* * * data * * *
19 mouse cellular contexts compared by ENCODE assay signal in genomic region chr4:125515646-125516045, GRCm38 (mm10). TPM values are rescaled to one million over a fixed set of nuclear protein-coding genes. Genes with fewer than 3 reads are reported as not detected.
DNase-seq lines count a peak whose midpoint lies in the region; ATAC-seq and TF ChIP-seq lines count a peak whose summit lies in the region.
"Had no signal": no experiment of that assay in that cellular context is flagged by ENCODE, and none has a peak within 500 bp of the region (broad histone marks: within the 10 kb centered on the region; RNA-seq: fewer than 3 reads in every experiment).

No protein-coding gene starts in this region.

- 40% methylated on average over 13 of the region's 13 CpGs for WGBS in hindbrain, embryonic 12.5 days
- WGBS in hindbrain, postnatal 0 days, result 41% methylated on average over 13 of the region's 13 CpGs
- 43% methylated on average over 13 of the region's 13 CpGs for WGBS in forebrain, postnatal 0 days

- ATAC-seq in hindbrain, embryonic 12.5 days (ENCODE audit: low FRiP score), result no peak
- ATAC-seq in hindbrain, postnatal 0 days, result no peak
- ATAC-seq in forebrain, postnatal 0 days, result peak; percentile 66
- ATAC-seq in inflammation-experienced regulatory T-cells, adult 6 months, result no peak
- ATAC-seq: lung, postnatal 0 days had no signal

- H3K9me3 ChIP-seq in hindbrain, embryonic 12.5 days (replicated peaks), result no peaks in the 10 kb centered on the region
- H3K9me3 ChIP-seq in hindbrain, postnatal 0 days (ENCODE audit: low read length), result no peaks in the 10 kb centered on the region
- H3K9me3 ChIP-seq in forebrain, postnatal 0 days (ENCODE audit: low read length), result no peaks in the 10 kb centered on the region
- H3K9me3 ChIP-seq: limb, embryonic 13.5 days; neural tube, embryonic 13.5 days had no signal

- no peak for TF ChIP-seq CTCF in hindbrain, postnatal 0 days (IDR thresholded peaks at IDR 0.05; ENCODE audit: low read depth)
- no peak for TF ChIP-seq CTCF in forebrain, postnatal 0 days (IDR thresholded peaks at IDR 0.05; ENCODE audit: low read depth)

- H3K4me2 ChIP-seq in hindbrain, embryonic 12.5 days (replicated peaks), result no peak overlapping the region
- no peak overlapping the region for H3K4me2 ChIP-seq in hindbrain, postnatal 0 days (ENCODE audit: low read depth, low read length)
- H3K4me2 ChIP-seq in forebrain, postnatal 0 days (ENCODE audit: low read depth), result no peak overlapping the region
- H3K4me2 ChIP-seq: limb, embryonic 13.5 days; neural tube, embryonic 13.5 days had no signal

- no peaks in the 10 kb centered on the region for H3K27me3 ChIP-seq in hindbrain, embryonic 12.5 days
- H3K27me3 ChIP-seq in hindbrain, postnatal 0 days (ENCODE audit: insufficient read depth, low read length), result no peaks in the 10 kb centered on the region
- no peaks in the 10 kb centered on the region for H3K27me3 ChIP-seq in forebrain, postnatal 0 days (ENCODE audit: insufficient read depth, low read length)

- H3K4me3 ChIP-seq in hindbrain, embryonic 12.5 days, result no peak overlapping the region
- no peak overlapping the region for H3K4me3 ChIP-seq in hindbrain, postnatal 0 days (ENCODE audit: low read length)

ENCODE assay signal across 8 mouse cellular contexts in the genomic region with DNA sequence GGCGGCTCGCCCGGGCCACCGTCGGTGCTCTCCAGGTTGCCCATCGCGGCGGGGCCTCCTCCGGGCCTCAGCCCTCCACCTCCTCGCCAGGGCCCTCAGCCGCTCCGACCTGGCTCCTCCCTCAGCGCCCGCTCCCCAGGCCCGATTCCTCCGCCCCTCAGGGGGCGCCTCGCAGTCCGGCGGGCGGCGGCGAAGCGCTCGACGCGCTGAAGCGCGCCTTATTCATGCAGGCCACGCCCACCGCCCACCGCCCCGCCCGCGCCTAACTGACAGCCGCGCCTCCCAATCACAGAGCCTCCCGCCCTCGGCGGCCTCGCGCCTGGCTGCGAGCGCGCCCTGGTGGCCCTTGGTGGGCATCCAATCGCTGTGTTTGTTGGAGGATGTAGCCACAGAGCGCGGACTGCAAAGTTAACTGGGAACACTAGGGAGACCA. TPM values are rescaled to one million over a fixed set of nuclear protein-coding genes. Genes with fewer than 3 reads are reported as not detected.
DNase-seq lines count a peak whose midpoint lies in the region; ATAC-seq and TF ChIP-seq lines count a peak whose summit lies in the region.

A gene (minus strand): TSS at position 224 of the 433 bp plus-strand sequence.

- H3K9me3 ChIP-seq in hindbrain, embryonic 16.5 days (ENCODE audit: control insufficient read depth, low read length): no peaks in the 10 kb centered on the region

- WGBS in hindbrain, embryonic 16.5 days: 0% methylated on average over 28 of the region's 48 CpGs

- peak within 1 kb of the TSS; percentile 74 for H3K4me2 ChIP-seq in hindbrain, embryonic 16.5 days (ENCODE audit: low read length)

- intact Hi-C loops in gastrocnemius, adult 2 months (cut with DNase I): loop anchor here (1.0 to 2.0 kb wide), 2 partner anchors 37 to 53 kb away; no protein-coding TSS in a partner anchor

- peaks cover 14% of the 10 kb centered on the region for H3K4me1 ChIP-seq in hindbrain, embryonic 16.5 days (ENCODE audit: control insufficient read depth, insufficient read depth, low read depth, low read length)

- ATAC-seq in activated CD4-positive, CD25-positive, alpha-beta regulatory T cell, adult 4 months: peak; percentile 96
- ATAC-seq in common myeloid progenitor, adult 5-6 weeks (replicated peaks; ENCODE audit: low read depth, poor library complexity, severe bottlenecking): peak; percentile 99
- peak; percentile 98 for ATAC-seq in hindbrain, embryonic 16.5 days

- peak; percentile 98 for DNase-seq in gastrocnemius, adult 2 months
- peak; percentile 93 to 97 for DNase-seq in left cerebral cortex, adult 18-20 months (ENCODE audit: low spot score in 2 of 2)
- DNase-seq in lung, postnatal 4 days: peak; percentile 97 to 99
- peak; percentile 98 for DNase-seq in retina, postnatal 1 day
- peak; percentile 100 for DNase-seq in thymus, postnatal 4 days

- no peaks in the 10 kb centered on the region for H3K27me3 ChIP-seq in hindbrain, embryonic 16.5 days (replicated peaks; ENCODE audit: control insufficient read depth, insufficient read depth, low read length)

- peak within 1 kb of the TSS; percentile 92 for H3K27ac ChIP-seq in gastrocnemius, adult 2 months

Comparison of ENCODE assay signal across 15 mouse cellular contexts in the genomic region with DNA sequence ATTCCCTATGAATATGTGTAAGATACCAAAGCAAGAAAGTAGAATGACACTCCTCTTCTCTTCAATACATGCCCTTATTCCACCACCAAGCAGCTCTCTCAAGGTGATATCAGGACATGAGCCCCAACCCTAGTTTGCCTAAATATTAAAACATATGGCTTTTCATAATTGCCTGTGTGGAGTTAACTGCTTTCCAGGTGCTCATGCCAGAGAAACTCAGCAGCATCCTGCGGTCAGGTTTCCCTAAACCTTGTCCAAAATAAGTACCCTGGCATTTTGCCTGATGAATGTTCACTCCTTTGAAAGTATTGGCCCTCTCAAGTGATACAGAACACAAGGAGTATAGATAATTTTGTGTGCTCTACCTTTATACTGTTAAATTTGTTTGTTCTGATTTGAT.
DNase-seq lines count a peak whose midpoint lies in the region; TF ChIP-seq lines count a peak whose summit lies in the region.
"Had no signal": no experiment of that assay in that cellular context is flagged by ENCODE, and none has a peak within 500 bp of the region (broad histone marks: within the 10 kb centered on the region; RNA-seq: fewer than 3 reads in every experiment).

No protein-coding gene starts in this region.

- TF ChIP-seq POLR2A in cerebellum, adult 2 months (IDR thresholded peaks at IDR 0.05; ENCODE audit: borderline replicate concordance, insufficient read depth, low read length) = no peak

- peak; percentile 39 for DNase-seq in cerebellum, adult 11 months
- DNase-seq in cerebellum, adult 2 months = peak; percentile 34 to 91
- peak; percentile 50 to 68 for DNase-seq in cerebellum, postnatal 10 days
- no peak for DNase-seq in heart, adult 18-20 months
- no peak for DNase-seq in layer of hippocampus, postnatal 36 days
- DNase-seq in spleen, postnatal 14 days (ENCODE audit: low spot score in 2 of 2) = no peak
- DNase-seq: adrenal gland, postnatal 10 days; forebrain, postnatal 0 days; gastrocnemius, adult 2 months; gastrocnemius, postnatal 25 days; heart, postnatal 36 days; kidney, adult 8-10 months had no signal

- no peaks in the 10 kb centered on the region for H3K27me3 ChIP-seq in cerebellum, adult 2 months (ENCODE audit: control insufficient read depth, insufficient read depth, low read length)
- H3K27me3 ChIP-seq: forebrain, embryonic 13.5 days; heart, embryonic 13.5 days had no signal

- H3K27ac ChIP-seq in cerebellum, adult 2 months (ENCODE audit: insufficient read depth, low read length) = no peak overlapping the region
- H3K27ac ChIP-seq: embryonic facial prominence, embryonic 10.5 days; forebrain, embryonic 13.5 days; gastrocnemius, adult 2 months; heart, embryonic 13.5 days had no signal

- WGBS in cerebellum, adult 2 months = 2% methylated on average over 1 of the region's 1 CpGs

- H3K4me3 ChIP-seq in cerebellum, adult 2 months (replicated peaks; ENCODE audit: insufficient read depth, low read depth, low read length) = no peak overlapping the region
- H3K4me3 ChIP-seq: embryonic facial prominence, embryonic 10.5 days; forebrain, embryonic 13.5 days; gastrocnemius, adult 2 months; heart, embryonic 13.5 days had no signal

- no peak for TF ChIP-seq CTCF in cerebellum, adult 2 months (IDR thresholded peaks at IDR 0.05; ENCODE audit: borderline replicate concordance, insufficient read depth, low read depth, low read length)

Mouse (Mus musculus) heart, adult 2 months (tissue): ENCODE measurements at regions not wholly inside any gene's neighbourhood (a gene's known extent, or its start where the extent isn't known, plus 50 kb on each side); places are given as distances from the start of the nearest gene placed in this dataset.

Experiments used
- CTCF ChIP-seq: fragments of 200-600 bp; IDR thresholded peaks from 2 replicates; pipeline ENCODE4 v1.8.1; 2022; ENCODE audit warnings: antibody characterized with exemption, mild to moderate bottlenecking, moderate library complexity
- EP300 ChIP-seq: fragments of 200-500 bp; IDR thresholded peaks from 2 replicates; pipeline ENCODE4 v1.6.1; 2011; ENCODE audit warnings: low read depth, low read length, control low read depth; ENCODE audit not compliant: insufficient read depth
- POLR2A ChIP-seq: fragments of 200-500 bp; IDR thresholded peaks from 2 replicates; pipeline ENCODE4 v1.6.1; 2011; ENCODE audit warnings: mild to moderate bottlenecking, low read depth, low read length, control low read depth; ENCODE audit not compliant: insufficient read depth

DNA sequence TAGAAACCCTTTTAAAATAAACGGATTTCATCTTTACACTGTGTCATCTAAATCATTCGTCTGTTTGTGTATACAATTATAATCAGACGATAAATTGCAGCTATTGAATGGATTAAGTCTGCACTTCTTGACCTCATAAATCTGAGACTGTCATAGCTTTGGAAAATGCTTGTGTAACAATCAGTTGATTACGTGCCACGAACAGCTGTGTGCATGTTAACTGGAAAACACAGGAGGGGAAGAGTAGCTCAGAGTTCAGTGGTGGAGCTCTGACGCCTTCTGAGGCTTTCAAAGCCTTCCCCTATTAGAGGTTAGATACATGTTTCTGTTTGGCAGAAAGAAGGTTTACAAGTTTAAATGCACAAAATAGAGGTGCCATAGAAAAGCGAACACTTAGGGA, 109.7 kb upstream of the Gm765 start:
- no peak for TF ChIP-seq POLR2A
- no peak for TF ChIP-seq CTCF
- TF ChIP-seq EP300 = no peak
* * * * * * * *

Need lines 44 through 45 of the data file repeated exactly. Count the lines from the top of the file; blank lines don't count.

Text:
- no peaks in the 10 kb centered on the region for H3K27me3 ChIP-seq in hindbrain, embryonic 16.5 days (replicated peaks; ENCODE audit: control insufficient read depth, insufficient read depth, low read length)

- peak within 1 kb of the TSS; percentile 92 for H3K27ac ChIP-seq in gastrocnemius, adult 2 months